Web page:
Competitors join to submit WS-Addressing spec
- By John K. Waters
The pursuit of standards in the software industry makes for strange bedfellows. A case in point is the recent collaboration of BEA Systems, IBM, Microsoft, SAP and Sun Microsystems on the Web services specification, WS-Addressing, which the group submitted last week to the World Wide Web Consortium (W3C).
Addressing is a mechanism for identifying and exchanging Web services messages among multiple end points. The WS-Addressing spec seeks to define a standard for this process.
WS-Addressing is one of the core specifications needed to complete the Web services stack, says Edward Cobb, VP of architecture and standards at BEA Systems, San Jose, Calif. "We have SOAP and WSDL that are pretty widely adopted at the moment, and there are other standards that are based on this paradigm of loose coupling," Cobb says. "You need some basic addressing mechanisms that are not present in the underlying transports like HTTP. Addressing provides those fundamental mechanisms used by the higher-level specifications."
With a standard way to express where a message should be delivered on a Web services network, developers are able to simplify Web services communication and development, and avoid having to develop ad hoc solutions that are often difficult to interoperate across platforms, Cobb says.
WS-Addressing is designed to underlie other specifications in the WS-* stack, such as WS-ReliableMessaging, WS-Federation and WS-AtomicTransaction.
Microsoft and IBM get credit for starting this ball rolling, with BEA joining early in the process. Sun and SAP joined later, but their participation adds to the overall mission to develop open industry standards to drive widespread adoption of Web services. "The co-authors of this specification look forward to future collaboration in bringing together a cohesive Web services architecture," according to a joint statement by the firms.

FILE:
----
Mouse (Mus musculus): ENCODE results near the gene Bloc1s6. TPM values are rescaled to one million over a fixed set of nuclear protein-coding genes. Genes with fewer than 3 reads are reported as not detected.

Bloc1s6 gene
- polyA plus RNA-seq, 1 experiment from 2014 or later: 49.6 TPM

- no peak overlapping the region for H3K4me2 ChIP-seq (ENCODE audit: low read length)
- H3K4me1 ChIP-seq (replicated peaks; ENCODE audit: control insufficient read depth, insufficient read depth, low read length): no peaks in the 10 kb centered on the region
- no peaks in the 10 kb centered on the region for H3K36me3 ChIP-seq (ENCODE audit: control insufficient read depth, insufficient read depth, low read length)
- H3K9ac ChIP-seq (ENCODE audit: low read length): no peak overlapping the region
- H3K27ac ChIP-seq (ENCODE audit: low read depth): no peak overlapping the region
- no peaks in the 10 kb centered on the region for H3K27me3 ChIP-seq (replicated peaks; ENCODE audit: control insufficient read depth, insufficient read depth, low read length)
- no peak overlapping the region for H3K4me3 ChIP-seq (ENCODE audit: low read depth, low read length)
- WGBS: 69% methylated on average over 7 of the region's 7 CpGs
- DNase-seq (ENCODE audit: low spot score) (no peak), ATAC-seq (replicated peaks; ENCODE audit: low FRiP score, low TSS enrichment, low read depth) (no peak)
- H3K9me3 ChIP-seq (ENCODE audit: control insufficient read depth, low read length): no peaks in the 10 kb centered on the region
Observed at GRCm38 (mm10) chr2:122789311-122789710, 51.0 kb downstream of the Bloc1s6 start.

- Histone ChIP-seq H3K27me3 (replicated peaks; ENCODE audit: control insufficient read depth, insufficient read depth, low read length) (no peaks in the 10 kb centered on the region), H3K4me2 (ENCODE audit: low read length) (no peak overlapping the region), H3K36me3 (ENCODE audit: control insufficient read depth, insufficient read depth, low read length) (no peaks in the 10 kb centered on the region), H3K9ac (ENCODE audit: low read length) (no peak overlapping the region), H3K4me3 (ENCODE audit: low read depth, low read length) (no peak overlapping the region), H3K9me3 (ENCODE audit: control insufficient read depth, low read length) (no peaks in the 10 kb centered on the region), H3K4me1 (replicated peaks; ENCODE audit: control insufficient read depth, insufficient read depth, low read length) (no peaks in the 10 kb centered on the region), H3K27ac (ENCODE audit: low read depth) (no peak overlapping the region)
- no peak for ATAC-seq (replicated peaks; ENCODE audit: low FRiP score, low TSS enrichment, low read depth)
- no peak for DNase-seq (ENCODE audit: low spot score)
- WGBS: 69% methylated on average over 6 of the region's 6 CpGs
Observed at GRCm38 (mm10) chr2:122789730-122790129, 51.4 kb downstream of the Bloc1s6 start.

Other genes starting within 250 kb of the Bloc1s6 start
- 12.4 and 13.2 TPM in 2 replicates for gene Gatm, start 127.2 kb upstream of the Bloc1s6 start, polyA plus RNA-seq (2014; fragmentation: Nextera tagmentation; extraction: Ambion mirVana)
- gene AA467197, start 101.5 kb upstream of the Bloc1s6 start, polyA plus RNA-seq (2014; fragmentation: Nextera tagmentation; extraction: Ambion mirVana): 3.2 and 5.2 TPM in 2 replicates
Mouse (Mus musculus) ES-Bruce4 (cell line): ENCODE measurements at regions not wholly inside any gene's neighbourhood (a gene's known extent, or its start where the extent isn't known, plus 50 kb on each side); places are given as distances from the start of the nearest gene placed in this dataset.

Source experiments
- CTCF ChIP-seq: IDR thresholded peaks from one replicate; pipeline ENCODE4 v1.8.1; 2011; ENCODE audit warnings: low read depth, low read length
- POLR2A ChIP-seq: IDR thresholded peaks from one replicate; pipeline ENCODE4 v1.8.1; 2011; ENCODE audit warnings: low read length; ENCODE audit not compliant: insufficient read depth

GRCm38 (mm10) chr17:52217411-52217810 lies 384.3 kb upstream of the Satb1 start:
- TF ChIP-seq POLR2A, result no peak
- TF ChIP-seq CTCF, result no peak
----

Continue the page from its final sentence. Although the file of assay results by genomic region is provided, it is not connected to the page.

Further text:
"Our customers are interested in a single set of standards in this space," says Bill Smith, Sun's director of software standards. "We're joining our competitors in supporting this specification because our customers want products that interoperate. The best way to achieve that is through a set of open standards. We saw this as an opportunity to help influence that process and get things into an open organization like the W3C and eventually end up with a single standard in the addressing space. That's good for all concerned."
"There's a generally held belief that we should all work together to make a bigger pie," says BEA's Cobb. "Some of us might get a smaller piece, but we'll end up with more pie."
The W3C, which is a member organization, will charter a working group to hash out the technical details of the specification. All members will be invited to participate. Once the working group has finished its work, the entire membership will determine the final form of the spec.
To encourage adoption, the co-authors will not charge royalties in conjunction with WS-Addressing, the companies say.
John K. Waters is a freelance writer based in Silicon Valley. He can be reached